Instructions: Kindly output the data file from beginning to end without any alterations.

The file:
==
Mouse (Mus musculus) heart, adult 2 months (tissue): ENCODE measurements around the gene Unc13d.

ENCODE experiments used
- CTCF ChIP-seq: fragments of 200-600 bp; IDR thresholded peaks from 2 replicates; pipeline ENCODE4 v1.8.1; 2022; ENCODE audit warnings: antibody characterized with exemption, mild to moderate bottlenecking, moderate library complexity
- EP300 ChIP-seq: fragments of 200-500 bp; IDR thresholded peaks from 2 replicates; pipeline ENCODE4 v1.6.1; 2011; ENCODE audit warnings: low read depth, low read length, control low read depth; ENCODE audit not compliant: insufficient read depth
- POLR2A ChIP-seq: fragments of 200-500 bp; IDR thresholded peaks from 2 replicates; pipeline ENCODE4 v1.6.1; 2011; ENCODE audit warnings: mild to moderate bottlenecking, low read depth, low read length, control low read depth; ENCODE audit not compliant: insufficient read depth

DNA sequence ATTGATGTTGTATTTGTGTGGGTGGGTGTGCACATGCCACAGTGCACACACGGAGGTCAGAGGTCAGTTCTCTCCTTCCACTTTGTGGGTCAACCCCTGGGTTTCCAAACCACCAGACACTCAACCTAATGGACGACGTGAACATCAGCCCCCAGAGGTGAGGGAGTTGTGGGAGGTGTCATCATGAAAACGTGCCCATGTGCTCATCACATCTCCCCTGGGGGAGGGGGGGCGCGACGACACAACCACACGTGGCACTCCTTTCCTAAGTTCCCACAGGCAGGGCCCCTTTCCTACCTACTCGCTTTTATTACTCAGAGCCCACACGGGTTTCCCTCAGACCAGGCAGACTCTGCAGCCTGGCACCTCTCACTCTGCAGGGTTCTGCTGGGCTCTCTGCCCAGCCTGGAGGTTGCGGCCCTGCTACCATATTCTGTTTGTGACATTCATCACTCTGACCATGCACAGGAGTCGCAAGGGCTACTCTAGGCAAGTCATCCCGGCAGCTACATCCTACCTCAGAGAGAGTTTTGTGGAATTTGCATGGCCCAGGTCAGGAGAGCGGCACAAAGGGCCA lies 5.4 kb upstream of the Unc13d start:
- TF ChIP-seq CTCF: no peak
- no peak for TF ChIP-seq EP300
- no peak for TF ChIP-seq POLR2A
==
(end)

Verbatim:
Mouse (Mus musculus) heart, adult 2 months (tissue): ENCODE measurements around the gene Unc13d.

ENCODE experiments used
- CTCF ChIP-seq: fragments of 200-600 bp; IDR thresholded peaks from 2 replicates; pipeline ENCODE4 v1.8.1; 2022; ENCODE audit warnings: antibody characterized with exemption, mild to moderate bottlenecking, moderate library complexity
- EP300 ChIP-seq: fragments of 200-500 bp; IDR thresholded peaks from 2 replicates; pipeline ENCODE4 v1.6.1; 2011; ENCODE audit warnings: low read depth, low read length, control low read depth; ENCODE audit not compliant: insufficient read depth
- POLR2A ChIP-seq: fragments of 200-500 bp; IDR thresholded peaks from 2 replicates; pipeline ENCODE4 v1.6.1; 2011; ENCODE audit warnings: mild to moderate bottlenecking, low read depth, low read length, control low read depth; ENCODE audit not compliant: insufficient read depth

DNA sequence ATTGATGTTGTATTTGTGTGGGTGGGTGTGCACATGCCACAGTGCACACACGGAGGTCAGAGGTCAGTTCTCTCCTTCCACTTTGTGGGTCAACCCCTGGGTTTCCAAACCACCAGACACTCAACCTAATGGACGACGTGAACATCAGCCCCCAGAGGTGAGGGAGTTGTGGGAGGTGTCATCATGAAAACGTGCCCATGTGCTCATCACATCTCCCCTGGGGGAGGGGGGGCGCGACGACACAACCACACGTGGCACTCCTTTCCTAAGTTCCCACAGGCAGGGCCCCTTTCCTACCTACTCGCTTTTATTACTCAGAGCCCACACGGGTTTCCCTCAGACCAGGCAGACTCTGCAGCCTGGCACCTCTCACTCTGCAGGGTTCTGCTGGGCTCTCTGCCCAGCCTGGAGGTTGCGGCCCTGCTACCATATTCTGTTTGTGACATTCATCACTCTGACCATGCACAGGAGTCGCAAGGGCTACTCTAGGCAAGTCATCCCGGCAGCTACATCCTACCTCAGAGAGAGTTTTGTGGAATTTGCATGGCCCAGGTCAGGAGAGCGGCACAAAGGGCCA lies 5.4 kb upstream of the Unc13d start:
- TF ChIP-seq CTCF: no peak
- no peak for TF ChIP-seq EP300
- no peak for TF ChIP-seq POLR2A